Ciao, pronto, prego, il conto, mi scusi, buon giorno, arrivederci, grazie – some useful words we used when we visited Italy earlier this month – it seems a distant memory now! Don’t ask me to string a sentence together but I can get by with simple words and hand gesticulations. John, on the other hand, can speak the language the way a 4-year old would so between us we managed to navigate the ports and eat our way to Italian gastronomic heaven! After visiting Venice, Ravenna, Catania, Amalfi and Pompei I am amazed at my vocabulary. Sometimes I would throw in some Spanish or French words because I couldn’t think of it in Italian and most people understood the jest of what I was trying to say. A simple gesture of ‘trying’ no matter how poorly the pronunciation was that seemed to please the locals which led to a smile and perhaps an extra glass of vino compliments of the proprietors. The places we visited were ports and as such we wanted to consume as much fresh fish and seafood, pasta too (of course!), as we could. Stuffed zucchini flowers were never on the menu (pout) so I decided that when I returned home I would make my own…for the very first time.
All summer squash varieties originated in the New World and the people of Central and South America have been eating squash for several thousand years, but the zucchini we know today is a variety of summer squash developed in Italy. Christopher Columbus originally brought seeds to the Mediterranean region and Africa. Near the end of the 19th century the summer squash appeared in an area near Milan where it was given the name zucchini (small squash) and in France it is known as a courgette. The flower is used in salads and in side dishes. In Greece and Italy it is commonly stuffed.
I purchased the zucchini flowers from Lieb’s Nursery. It’s a local nursery about 12 or so minutes from where we live. They recently decided to grow herbs and vegetables in soil that had been dormant for nearly 100 years. I was there 3 weeks prior to our trip abroad and the garden was just starting to blossom with some varieties of lettuce available. However, in 3 weeks their garden patch is flourishing. The zucchini blossoms were so fresh that bees were still inside! I gently shook the bag to help them on their merry way back to nature and not in my car!
Serves 4 as an antipasto
inspired by Food & Style
1 cup white flour
1/2 teaspoon sea salt
3/4 cup warm water
1 large egg
1 cup fresh ricotta cheese
3 tablespoons finely chopped garden herbs (Italian parsley, basil, oregano, thyme and sage)
1/2 teaspoon sea salt
freshly ground pepper to taste
16 large or 20 small fresh zucchini flowers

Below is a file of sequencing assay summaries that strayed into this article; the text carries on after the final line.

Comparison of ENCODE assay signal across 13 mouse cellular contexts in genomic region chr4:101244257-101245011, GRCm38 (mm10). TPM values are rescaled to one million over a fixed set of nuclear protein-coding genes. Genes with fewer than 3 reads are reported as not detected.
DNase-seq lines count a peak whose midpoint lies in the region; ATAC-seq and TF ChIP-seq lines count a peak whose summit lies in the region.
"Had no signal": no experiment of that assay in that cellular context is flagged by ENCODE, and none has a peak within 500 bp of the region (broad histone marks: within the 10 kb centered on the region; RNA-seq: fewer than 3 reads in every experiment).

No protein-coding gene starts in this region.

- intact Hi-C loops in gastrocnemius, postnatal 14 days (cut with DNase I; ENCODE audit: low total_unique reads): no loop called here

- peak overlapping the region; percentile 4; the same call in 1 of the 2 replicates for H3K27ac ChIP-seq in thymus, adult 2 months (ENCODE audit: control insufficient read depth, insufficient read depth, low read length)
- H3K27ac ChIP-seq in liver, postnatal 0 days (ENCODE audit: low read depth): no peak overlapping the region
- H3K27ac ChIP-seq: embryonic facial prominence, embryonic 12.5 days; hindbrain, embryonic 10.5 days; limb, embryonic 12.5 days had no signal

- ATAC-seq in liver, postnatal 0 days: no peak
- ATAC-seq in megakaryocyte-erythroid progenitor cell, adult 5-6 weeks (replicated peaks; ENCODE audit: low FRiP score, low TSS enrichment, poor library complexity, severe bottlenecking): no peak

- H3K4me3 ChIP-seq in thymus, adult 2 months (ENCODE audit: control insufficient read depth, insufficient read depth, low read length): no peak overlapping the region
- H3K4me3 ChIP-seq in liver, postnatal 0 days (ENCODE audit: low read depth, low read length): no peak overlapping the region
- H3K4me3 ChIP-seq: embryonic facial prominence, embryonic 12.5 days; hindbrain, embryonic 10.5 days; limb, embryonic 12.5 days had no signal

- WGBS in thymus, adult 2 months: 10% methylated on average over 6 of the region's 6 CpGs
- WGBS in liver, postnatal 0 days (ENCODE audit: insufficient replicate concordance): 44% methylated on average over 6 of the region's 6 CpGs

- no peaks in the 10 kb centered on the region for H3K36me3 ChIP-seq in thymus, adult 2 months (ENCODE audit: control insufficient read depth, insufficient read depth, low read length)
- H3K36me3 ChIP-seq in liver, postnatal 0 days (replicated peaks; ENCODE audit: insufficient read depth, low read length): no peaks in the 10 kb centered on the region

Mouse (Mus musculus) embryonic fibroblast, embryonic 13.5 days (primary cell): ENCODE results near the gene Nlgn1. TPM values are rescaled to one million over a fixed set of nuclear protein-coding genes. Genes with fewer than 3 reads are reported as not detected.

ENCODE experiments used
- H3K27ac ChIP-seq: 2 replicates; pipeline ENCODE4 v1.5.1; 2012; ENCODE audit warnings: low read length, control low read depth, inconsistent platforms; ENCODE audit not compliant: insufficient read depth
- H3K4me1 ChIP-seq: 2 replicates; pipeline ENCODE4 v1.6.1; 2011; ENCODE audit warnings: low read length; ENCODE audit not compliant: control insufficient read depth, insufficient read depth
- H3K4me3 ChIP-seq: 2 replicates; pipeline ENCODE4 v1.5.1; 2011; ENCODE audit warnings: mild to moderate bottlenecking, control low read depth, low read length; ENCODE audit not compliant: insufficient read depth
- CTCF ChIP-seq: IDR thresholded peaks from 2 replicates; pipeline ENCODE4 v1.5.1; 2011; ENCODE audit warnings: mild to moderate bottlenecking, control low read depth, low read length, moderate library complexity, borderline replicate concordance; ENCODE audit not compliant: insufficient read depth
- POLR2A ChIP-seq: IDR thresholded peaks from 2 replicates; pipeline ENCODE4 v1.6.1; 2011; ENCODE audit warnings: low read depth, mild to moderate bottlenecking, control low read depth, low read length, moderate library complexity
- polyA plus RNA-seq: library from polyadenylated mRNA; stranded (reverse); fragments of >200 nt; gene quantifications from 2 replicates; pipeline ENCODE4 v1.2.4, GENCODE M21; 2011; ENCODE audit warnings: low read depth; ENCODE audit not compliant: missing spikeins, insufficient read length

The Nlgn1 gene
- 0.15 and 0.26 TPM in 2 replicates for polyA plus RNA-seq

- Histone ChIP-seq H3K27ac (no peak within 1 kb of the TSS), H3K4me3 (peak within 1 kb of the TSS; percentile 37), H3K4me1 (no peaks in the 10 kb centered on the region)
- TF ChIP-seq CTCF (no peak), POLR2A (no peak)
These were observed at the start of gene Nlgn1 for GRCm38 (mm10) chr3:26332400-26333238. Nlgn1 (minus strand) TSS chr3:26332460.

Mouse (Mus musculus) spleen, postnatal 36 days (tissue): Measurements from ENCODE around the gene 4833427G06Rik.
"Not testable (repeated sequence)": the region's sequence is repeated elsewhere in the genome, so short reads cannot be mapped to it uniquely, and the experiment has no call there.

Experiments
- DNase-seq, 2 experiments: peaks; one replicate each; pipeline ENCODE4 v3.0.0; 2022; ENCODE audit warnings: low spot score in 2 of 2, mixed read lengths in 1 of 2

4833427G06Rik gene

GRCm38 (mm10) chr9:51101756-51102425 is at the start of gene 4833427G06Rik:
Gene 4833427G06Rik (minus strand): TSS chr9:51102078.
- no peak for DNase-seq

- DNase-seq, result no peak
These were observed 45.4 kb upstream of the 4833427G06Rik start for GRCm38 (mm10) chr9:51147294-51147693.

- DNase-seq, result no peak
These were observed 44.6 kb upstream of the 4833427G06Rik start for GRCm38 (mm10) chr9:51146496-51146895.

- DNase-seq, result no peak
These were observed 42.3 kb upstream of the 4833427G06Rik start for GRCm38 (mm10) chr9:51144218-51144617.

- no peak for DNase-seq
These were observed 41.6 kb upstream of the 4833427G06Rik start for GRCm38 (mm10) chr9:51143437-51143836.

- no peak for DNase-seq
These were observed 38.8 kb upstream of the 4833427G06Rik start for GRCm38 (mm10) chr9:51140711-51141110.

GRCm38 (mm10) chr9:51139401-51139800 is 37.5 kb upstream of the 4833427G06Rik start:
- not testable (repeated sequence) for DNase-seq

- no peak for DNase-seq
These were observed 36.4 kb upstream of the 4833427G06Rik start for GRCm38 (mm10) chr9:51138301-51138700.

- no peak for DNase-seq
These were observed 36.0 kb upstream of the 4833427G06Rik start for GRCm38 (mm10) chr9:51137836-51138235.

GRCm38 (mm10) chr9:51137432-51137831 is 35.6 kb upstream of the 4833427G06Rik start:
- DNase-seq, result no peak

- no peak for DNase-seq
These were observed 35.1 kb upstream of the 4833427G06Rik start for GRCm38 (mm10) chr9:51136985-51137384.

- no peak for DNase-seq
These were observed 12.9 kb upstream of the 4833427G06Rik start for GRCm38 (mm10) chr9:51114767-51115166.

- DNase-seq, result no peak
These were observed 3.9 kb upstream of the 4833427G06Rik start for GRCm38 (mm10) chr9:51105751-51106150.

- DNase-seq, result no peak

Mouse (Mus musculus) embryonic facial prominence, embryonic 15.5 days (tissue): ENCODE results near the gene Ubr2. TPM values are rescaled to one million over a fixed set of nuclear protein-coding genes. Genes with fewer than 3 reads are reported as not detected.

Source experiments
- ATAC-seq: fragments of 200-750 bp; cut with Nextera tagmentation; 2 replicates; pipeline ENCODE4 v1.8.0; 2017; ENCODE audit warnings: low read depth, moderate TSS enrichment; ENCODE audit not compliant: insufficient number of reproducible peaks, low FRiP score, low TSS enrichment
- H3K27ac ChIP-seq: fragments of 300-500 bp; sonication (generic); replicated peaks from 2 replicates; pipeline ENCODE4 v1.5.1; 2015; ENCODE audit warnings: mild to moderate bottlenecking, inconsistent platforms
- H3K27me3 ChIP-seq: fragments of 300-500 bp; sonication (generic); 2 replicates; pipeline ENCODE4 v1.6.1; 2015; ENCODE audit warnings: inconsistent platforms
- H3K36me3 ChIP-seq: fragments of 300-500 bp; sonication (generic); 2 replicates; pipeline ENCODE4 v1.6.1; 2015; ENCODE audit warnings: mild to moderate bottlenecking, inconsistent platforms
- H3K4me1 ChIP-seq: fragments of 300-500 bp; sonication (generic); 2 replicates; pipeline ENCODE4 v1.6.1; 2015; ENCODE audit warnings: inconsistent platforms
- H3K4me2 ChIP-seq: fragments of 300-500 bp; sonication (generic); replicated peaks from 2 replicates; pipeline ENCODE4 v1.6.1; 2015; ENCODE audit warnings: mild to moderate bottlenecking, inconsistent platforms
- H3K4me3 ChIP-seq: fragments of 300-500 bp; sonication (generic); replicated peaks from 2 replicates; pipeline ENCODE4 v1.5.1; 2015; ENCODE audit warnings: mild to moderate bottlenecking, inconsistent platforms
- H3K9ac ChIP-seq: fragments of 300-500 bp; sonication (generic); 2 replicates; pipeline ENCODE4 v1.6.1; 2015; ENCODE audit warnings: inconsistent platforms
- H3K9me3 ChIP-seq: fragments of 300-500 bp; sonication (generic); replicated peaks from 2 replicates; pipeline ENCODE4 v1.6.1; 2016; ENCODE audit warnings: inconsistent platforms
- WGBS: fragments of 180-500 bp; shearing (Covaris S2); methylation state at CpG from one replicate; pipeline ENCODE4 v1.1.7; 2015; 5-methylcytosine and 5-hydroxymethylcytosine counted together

1/2 cup olive oil for pan-frying (or enough oil to cover the pan generously)
For the batter –
Mix flour, salt and water in a large bowl. Set aside and let stand for 1 hour. Just before dipping the flowers into the batter whisk in the egg.
For the stuffing –
Mix the egg, ricotta, herbs, salt and pepper until well blended and set aside.
To stuff the flowers –
Make a slit lengthwise in each flower and remove the stamen (this is bitter to eat). Using a teaspoon, place a small amount of the stuffing at the base of each flower and twist the petals so that the stuffing is held safely inside the flower. You might want to gently squeeze the filling slightly upward so that the flowers stayed twisted at the top. Make sure the stuffing isn’t visible otherwise it will melt and ooze out into the oil and you’ll be left with an empty case. Place on a board or plate until ready to use.
|stuffed and ready to go!|
Heat a large heavy-bottom skillet to high heat. Add the oil. When the oil is hot, dip each flower in the batter and add to the pan. Sauté for 2 to 3 minutes until golden. Turn the flowers and continue to sauté for 1 to 2 minutes until golden. Repeat until all flowers have been used, reducing the heat to medium-high when the pan is very hot so the oil doesn’t burn. Drain on paper towels, season with a bit of sea salt. Serve immediately.
The Culinary Chase’s Note: You can use any soft cheese that tickles your fancy. I used Greek feta cheese and mashed it with a fork and a bit of olive oil to soften it up (omitted the egg). Freshly chopped mint and basil were the herbs I used and everyone loved the flavor so use whatever herb(s) you like. You can prepare the flowers 15 minutes before cooking…any longer and they begin to weep. Don’t worry if you tear the flower as you can use the stuffing as a way to bind the petals together. If you are lucky as I was to get farm-fresh blossoms, keep a bit of the stem to help when dipping the flowers into the batter. The stems taste delicious so don’t worry about whether or not you should eat them. Enjoy!